Unlike the social Internet and the business Internet, the industrial Internet is hampered by legacy devices, proprietary communication methods and a lack of standardization, according to Lux Research.
The two most near-term cases for the industrial Internet relate to commercial buildings and manufacturing operations, according to Lux Research’s report, “Understanding the Structure of Communication: Sorting Through the Protocols Behind the Industrial Internet.” Both sectors have well-entrenched automation, but are only beginning to capitalize on the value of connecting and networking existing infrastructure.
Lux Research analysts developed a weighted evaluation matrix to assess middleware protocols and transport protocols. Among their findings:
- Wireless protocols have a way to go. Few wireless protocols are robust enough for real-time critical applications. Those that can work with little interference and maintain high security don’t have the connectivity qualities needed for large-scale deployment – with a few exceptions such as Weightless, ThingPark Wireless and On-Ramp Wireless.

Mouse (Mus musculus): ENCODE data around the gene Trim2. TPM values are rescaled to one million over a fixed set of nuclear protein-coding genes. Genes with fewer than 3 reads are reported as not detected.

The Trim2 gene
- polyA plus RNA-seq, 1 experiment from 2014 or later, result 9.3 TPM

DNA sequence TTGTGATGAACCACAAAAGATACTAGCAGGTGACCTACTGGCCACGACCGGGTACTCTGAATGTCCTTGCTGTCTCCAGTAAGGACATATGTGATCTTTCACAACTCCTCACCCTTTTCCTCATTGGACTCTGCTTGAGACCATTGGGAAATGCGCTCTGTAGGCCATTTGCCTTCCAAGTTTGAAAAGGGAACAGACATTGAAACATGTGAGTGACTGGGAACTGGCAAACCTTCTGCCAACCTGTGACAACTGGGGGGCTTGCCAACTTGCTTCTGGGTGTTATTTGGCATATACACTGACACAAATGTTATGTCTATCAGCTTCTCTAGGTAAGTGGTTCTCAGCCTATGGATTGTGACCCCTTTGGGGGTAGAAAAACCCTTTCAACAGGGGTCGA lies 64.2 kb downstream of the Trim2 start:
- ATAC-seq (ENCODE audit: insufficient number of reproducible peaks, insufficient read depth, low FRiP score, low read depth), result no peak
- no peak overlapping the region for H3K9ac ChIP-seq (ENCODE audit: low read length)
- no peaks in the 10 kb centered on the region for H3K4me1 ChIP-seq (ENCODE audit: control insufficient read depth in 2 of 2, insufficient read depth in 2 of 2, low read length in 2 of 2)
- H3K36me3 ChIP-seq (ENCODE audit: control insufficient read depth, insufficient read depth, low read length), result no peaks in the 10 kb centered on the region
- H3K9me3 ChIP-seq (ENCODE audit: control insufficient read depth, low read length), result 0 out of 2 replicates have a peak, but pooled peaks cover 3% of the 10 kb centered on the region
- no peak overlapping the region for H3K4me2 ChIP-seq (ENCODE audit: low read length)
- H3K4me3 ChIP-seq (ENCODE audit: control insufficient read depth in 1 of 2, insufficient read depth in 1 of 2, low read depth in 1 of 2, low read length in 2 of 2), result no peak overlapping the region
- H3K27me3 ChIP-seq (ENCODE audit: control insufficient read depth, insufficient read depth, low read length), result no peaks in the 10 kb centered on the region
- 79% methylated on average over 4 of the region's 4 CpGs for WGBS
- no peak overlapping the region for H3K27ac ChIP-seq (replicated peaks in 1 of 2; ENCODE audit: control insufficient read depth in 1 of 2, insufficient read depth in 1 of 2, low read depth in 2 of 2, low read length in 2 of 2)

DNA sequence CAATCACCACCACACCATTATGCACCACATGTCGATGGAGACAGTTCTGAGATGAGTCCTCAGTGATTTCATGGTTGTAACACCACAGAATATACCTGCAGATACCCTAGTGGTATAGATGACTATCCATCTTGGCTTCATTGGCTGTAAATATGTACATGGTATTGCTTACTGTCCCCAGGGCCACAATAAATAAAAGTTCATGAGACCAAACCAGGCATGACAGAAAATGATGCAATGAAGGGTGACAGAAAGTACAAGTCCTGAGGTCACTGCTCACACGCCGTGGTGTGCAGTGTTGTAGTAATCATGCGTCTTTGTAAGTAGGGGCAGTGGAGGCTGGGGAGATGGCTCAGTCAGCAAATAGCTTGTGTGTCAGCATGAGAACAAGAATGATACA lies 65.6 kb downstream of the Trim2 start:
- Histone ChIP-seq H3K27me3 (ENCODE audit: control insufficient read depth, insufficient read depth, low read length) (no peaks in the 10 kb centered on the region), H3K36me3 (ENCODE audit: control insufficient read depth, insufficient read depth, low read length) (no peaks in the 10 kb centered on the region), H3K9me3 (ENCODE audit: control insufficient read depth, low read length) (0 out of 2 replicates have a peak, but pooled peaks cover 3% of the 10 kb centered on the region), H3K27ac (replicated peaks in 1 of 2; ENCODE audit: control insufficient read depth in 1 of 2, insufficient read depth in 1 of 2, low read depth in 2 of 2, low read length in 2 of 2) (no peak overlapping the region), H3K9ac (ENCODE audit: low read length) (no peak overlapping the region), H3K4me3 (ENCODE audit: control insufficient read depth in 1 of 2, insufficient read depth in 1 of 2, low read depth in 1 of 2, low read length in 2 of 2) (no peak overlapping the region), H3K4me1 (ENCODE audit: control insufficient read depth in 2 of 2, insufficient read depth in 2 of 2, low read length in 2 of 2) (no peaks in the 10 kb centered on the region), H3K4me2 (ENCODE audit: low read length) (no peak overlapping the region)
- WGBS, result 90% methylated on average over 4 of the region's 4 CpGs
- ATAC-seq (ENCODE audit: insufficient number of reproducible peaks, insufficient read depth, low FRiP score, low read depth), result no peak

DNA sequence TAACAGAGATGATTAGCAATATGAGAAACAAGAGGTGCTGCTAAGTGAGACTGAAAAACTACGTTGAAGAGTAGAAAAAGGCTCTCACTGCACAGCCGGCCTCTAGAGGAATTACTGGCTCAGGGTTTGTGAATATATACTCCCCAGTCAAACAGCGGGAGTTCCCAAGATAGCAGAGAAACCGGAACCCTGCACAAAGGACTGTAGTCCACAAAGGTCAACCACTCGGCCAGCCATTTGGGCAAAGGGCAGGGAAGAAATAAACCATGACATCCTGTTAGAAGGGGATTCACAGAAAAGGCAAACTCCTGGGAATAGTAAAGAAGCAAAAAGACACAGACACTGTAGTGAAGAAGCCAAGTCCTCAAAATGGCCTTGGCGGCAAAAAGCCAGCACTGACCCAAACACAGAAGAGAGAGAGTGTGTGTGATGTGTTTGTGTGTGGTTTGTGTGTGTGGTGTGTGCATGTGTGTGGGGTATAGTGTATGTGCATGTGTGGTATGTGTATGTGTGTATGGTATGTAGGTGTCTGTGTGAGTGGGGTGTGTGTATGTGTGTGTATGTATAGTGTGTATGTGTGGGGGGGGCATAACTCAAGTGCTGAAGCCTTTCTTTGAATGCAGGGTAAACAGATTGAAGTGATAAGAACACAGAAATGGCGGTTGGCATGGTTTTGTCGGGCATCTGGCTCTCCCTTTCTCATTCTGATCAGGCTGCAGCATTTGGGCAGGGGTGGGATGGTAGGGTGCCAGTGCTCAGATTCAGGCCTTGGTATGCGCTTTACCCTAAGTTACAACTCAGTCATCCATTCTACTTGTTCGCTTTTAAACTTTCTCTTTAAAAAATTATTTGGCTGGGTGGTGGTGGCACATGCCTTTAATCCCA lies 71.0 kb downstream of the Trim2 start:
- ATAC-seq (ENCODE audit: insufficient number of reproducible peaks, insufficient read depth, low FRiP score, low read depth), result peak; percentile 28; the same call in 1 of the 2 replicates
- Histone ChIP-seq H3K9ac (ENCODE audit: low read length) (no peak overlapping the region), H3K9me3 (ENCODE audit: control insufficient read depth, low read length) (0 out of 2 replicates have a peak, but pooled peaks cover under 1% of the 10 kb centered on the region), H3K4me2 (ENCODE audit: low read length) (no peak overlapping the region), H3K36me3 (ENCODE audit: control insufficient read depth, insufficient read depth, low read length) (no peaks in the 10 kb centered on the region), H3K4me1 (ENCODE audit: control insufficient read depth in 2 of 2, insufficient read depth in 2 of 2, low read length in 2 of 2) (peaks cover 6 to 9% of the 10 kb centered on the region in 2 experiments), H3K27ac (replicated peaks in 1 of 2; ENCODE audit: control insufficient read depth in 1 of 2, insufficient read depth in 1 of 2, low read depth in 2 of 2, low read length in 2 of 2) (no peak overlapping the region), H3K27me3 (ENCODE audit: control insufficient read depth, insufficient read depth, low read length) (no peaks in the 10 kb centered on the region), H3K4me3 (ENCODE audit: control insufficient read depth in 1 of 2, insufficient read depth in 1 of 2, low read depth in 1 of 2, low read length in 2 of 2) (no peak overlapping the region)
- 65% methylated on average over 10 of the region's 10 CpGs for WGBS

- No blanket winner in middleware. The suitability of both middleware and transport for the industrial Internet really depends upon application – there is no blanket winner. Protocols like DDS, AMQP and MQTT rise to the top, reflecting their strength in offering scalable, real-time critical solutions.
- Innovation is needed from device makers. Device makers need to buck the trend of legacy protocols and explore alternative options. Companies like WirelessHart, Dash7 and Weightless, all have strong potential in a number of building and manufacturing applications.